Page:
As one of the main trade marks of Russian culture, ballet has a special place in the hearts of most Russians. However, there is much about Russian ballet that isn’t known even by fans. We’ve compiled some of the most interesting facts about Russian ballet here.
Ballet wasn’t born in Russia
While it is difficult to track the true origin of ballet, what is known is that it came to Russia from France. Russia was the country that brought this art form to its lofty heights.
The first Russian ballet group appeared in the 18th century
Russian aristocrats used to dance ballet
During the reign of Ekaterina II (Catherine the Great), ballet became extremely popular, even Russian aristocrats were learning how to dance it. Before becoming emperor, Paul I also danced ballet in the emperor court events.
For some time, ballet was female-only
Once he became emperor, Paul I made some changes: by his rule, male dancers were no longer allowed to dance ballet on stage. Female dancers had to learn male roles.
Sergei Dyagilev created the ballet brand
‘Russian Seasons’ by Sergei Dyagilev swept over the world in the beginning of twentieth century. What’s interesting is that Dyagilev wasn’t interested in ballet until he received a state subsidy to bring Russian ballet to Paris. The rest is history.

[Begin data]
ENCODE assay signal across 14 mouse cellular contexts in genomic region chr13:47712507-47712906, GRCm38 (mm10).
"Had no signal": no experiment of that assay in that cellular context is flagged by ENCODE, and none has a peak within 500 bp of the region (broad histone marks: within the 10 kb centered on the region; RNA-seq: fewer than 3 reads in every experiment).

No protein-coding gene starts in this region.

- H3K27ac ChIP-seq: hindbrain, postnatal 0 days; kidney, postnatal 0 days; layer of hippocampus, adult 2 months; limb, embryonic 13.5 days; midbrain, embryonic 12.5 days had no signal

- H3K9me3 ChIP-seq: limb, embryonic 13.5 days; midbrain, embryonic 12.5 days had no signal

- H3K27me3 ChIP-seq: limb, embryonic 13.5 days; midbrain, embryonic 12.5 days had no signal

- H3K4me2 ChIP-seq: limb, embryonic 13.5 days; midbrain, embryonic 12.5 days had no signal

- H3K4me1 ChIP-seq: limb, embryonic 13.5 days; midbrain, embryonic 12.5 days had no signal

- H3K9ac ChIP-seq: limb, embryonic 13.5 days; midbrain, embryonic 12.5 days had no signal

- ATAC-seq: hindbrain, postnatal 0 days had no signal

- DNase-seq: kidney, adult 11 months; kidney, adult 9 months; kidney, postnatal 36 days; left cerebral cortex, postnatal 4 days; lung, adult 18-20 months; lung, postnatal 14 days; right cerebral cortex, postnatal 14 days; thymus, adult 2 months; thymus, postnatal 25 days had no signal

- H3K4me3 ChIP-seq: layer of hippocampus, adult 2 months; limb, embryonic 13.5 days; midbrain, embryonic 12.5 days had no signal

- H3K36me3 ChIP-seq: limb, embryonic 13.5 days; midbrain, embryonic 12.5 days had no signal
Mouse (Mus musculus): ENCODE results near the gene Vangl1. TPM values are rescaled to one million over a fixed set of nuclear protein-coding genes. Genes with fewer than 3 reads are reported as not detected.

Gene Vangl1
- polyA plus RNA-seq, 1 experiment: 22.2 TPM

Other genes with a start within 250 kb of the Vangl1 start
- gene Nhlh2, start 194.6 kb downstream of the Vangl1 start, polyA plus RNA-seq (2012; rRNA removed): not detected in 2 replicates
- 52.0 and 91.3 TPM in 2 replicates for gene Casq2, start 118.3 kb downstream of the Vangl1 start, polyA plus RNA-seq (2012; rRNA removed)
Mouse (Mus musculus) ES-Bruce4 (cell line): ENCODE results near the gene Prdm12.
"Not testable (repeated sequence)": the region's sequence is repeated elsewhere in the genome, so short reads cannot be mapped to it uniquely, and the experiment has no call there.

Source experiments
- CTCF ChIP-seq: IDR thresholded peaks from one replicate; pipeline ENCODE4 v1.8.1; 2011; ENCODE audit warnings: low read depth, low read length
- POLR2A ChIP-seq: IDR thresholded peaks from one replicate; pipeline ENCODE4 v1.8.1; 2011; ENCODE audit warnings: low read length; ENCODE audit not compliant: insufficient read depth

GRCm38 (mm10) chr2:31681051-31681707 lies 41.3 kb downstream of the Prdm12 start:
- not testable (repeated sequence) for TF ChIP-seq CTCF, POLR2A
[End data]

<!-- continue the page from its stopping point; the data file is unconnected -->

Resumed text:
Three out of the top five world ballets come from Russia
‘Swan Lake’ and ‘The Nutcracker’ by Tchaikovsky, as well as ‘Romeo and Juliet’ by Prokofiev made it on the list.
‘Swan Lake’ isn’t just about swans
For the generation that lived through the crush of the USSR, ‘Swan Lake’ is associated with the era. During the August Coup in 1991, all TV channels in the USSR showed this particular ballet.
The Nutcracker ballet is 125 years old
On December 18th, 2017, the ‘Nutcracker’ ballet celebrated its 125th birthday. During its years, this ballet has won the hearts of audiences across the world and has become the main ballet for the holiday season.
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